In Praise of “Starcrash”: The Best Star Wars Rip-off of them All

In Praise of “Starcrash”: The Best Star Wars Rip-off of them All

In 1977, 20th Century Fox had two sci-fi films on their docket: One was called Damnation Alley, a clunky yet endearing post-apocalyptic adventure starring Jan-Michael Vincent and George Peppard which was made for $17 million.  The other was Star Wars, the third feature from wunderkind director George Lucas. The studio had high hopes for Damnation Alley and expected it to outperform that silly Lucas-helmed space opera. Oh well…best laid plans and all. Let’s just say that Disney never paid $4 billion to aquire the rights for the Damnation Alley franchise and leave it at that.

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When Star Wars opened on May 25, 1977 in less than 32 theatres, no one could predict that a cultural juggernaut was being unleashed on an unsuspecting world. And yet nothing would ever be the same, as the Akira Kurosawa/Flash Gordon/Buck Rogers influenced sci-fi saga went on to change movie making, movie watching, and even movie going from then on in, whether for the better or the worse. And in the ensuing years since the first film’s original release, Star Wars’ fandom may have wavered at times, but it has never waned. The $900 million and climbing domestic gross (the highest in history, not counting for inflation) of Star Wars: Episode VII: The Force Awakens is testament to that.

Star_Crash 1Yet instead of a scholarly examination of the impact of Star Wars, nor a comparative analysis of the sundry sequels, prequels, comics, cartoons, merchandising etc. that the franchise spawned, I am going to look at foreign Star Wars’ rip-offs, particularly my favorite, the Luigi Cozzi helmed Starcrash.

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Foreign rip offs of blockbuster American films were nothing new, and Star Wars spawned a slew off them. In the wake of Star Wars’ blockbuster success, it appeared that every country was chomping at the bit to get a piece of that sweet, lucrative, sci-fi pie, and most were quite shameless in their “borrowings” of the original. We had Indian and Turkish versions that have subsequently become quite infamous. Brazil gave us Planet Wars (otherwise known as Brazilian Star Wars, this one is about us insane as Star Wars’ rip-offs get and is a must see.) Kinji Fukasaku, who capped a long and prolific career with the Japanese masterpiece Battle Royale, directed his country’s offering, Message from Space.  But what about the land of pizza, pasta, Verdi, Vivaldi, Raphaello and Rocky Balboa?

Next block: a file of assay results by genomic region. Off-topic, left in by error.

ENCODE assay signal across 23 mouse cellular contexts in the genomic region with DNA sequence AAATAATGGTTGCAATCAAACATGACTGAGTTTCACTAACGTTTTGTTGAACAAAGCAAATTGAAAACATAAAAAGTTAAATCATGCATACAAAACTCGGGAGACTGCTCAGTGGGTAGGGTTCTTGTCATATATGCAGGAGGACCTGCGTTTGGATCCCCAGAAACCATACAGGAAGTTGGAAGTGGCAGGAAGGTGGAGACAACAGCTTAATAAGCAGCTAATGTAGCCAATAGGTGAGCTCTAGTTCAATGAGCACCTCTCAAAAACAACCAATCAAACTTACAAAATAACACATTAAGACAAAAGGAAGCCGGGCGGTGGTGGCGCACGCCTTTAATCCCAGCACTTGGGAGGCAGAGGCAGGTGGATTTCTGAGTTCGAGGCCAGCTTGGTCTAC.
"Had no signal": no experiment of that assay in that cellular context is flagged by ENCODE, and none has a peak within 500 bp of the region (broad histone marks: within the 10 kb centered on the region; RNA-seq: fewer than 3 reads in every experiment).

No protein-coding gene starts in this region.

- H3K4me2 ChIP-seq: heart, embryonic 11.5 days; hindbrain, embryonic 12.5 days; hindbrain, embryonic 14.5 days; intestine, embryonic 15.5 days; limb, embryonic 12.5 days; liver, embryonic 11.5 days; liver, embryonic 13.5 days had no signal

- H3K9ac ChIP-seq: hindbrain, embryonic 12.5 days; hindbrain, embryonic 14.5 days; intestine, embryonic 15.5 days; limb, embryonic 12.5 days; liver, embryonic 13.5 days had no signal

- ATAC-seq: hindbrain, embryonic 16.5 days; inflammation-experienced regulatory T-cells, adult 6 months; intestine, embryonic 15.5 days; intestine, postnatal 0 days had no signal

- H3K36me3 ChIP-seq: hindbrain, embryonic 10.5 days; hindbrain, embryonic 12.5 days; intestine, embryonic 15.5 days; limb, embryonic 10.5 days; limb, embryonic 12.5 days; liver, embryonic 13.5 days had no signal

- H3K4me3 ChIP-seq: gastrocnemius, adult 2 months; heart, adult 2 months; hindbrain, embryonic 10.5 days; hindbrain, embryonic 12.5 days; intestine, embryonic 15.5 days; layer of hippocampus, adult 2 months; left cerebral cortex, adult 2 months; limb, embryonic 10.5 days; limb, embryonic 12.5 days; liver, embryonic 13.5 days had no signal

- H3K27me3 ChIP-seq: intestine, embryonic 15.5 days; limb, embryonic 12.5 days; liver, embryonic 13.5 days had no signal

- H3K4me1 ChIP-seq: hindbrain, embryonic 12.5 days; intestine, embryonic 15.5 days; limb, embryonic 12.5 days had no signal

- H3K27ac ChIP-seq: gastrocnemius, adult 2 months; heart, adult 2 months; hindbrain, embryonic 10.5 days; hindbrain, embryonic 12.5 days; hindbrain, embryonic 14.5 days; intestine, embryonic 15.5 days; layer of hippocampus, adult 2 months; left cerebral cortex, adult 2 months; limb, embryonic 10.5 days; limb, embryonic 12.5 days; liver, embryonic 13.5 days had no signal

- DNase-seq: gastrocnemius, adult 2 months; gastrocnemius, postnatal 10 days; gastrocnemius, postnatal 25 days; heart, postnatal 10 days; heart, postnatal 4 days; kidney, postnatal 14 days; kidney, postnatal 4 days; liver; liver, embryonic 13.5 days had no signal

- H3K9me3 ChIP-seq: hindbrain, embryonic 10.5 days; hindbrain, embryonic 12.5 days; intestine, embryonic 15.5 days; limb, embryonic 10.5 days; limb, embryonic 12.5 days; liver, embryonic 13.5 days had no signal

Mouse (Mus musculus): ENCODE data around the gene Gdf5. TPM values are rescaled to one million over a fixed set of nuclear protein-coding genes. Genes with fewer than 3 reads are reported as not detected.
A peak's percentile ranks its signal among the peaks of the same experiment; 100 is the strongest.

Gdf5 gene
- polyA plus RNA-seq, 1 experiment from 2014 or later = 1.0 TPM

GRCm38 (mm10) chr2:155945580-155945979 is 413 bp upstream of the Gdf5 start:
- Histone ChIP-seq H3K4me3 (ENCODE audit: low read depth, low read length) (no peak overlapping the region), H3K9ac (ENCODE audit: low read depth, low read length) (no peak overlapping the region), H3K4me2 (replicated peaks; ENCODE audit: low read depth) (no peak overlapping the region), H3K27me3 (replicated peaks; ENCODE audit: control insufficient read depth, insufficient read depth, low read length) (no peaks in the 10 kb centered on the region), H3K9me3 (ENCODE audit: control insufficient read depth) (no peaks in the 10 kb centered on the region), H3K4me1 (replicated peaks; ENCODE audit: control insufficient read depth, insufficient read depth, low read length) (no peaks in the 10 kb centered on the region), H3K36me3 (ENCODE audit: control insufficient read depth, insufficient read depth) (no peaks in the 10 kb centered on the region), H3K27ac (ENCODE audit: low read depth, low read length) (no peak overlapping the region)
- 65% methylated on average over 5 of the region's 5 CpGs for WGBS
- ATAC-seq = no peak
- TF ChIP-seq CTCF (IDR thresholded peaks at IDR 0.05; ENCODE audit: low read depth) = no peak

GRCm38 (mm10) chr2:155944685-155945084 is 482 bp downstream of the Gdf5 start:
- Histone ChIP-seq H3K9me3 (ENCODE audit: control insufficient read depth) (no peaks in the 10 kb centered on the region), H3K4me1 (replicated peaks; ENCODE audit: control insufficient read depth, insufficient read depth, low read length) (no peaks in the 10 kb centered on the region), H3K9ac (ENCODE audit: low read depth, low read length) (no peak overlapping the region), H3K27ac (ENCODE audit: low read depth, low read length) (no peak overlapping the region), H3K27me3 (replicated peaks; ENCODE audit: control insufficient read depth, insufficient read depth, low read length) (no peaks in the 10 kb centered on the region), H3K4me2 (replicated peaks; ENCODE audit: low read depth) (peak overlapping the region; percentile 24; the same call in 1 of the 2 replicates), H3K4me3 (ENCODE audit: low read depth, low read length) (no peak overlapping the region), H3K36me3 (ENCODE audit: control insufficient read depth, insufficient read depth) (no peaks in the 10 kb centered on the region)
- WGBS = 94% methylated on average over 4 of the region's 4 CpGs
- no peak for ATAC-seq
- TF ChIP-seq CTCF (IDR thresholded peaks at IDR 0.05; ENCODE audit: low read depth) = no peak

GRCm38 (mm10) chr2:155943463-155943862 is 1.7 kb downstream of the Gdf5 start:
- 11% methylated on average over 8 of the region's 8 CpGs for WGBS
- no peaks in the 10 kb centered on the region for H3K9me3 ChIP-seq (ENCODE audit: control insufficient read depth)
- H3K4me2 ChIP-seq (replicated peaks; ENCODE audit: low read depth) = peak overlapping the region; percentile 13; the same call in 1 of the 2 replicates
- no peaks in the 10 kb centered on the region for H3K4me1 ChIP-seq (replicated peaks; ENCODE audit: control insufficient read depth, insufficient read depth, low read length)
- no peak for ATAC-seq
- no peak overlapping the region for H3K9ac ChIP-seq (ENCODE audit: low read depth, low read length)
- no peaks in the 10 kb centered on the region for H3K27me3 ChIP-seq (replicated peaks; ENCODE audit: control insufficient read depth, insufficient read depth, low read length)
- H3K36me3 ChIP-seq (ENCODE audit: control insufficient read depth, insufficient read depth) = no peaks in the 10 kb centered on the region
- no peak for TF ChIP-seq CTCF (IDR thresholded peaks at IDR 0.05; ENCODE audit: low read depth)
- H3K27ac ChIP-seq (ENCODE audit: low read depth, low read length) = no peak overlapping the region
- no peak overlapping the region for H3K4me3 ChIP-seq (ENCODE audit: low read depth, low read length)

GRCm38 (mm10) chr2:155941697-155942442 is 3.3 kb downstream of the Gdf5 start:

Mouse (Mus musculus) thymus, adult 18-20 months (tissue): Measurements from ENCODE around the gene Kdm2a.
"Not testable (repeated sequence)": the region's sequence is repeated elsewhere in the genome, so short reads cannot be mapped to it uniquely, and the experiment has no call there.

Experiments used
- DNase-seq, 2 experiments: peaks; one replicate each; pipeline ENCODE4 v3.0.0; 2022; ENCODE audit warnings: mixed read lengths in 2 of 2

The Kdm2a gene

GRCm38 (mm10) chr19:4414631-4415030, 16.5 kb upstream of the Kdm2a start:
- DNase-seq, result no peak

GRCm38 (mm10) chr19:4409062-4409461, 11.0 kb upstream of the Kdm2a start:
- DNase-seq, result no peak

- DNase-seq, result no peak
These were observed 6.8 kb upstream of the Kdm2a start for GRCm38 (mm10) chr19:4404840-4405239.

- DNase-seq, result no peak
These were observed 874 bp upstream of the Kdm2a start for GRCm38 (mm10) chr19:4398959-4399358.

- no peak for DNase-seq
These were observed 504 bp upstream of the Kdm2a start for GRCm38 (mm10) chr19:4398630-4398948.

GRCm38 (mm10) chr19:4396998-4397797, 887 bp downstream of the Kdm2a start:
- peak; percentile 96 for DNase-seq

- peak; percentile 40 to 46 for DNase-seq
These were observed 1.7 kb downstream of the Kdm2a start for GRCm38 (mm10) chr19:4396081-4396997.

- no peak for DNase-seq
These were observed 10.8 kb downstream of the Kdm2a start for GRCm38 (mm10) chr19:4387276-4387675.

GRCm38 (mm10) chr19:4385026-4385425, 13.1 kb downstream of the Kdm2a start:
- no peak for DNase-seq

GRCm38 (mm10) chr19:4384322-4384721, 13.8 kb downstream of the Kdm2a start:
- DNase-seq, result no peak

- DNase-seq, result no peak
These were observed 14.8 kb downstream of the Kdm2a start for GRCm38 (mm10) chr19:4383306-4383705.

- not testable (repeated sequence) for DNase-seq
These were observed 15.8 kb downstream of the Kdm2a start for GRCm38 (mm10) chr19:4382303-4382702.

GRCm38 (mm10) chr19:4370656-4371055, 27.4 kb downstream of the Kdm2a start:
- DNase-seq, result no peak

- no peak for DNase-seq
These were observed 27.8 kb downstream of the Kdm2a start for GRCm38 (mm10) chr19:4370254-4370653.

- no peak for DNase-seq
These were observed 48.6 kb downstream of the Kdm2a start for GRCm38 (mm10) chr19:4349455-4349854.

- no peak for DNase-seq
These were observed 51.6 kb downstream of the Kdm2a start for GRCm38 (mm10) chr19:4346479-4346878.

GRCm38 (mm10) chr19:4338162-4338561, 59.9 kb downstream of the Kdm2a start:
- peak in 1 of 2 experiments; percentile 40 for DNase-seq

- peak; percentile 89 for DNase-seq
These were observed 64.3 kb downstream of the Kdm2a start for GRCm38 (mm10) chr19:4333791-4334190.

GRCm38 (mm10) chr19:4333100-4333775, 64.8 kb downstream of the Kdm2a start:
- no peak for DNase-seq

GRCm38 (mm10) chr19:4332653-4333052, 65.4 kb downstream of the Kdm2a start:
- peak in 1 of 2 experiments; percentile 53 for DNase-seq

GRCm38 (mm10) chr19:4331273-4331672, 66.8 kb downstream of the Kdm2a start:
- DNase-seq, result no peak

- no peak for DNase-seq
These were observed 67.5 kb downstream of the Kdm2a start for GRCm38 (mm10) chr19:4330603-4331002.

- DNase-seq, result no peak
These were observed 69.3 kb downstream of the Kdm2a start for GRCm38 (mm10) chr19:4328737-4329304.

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Ah Italy! Where would exploitation cinema be without the beloved country shaped like a boot? In the late 70s and early 80s, Italian producers excelled at taking hit American films and then ripping them off wholesale. Hence, Jaws begat The Last Shark, Alien begat Contamination, Conan begat Conquest and Star Wars begat…well…a whole slew of rip-offs such as 1979’s The Humanoid and 1978’s Starcrash.

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Starcrash is a film that on paper boasts an impressive pedigree. It stars the legendary Christopher Plummer, a very young David Hasselhoff in only his second feature, and one of the most underrated actors ever, the late Joe Spinell, best known for his roles in Rocky, The Godfather, and of course, the titular maniac in William Lustig’s exploitation masterpiece Maniac. The music is composed, arranged and conducted by John Barry, best known for composing the iconic James Bond theme (although the producers were  highly reticent to show the respected composer the finished print for fear he might quit the project.) Along for the ride are child-evangelist turned B-movie actor Marjoe Gortner and the utterly delectable Italian actress Caroline Munro.

Although an Italian production, Starcrash was picked up for distribution by Roger Corman’s New World Pictures. Thus, director and Dario Argento protégée Luigi Cozzi was renamed Lewis Coates. Anglicizing Italian directors’ names to make the film more palatable to American audiences was common practice at the time. Hence, Lucio Fulci became Louis Fuller, Bruno Mattei became Vincent Dawn and Joe D’Amato became about a hundred pseudonyms, the funniest being Chang Lee Sun. Funny, we would happily slurp down large plates of spaghetti and meatballs but heaven forbid we watch a film directed by a guy named Luigi.